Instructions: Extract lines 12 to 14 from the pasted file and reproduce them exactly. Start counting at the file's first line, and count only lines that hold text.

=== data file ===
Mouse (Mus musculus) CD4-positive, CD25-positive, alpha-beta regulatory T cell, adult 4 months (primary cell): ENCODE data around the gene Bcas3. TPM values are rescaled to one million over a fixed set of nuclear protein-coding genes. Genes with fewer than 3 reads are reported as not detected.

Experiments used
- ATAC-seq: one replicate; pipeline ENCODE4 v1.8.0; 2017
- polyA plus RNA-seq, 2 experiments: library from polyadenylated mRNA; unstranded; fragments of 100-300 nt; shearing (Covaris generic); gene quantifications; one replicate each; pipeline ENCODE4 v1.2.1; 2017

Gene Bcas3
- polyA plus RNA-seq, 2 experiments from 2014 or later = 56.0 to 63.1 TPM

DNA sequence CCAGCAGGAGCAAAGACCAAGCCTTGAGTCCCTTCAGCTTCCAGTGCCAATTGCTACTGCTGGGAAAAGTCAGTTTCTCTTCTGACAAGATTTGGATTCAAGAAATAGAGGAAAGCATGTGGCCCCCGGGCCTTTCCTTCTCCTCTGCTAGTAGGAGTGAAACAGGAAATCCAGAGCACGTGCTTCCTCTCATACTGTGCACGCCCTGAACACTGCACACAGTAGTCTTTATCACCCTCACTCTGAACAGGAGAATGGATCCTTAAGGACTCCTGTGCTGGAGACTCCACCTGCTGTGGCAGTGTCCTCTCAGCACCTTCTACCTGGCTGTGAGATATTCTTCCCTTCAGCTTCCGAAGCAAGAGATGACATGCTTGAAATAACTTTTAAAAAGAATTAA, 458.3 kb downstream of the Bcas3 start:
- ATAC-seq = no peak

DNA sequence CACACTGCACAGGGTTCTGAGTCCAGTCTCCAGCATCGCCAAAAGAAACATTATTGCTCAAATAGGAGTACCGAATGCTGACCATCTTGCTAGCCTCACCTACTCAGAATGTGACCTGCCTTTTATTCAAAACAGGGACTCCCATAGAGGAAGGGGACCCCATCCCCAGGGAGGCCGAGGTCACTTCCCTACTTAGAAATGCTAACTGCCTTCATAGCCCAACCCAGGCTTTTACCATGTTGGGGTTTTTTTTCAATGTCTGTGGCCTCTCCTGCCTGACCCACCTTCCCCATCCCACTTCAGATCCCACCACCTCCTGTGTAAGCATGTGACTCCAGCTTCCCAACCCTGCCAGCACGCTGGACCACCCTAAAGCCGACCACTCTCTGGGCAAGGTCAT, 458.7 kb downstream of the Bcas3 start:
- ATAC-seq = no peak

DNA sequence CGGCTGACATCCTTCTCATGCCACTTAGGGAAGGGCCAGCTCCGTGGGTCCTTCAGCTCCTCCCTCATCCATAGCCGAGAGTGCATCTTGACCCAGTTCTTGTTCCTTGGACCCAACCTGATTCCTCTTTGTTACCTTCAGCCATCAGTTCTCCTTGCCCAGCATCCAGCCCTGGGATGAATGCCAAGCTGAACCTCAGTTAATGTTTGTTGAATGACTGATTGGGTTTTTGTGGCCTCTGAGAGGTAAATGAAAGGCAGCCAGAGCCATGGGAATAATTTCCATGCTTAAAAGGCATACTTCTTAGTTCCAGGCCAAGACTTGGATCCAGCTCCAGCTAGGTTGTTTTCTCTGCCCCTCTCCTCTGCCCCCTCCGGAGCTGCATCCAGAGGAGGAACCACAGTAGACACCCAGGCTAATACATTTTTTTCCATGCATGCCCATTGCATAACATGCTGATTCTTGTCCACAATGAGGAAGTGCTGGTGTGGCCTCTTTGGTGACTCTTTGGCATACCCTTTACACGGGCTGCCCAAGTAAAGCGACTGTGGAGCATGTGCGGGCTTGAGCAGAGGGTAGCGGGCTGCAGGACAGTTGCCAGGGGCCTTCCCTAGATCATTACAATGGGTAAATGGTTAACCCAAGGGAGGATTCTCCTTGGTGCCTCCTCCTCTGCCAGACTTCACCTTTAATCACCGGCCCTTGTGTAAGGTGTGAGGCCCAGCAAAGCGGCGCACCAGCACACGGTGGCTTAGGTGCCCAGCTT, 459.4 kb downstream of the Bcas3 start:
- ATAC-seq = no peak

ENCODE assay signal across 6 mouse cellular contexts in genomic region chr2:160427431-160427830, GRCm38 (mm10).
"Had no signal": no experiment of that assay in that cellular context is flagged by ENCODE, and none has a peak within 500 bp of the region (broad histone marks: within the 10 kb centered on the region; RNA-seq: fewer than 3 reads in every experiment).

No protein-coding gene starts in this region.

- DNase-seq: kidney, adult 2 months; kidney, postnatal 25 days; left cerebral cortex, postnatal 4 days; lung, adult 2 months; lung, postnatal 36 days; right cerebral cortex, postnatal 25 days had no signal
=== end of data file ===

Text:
- ATAC-seq = no peak

ENCODE assay signal across 6 mouse cellular contexts in genomic region chr2:160427431-160427830, GRCm38 (mm10).
"Had no signal": no experiment of that assay in that cellular context is flagged by ENCODE, and none has a peak within 500 bp of the region (broad histone marks: within the 10 kb centered on the region; RNA-seq: fewer than 3 reads in every experiment).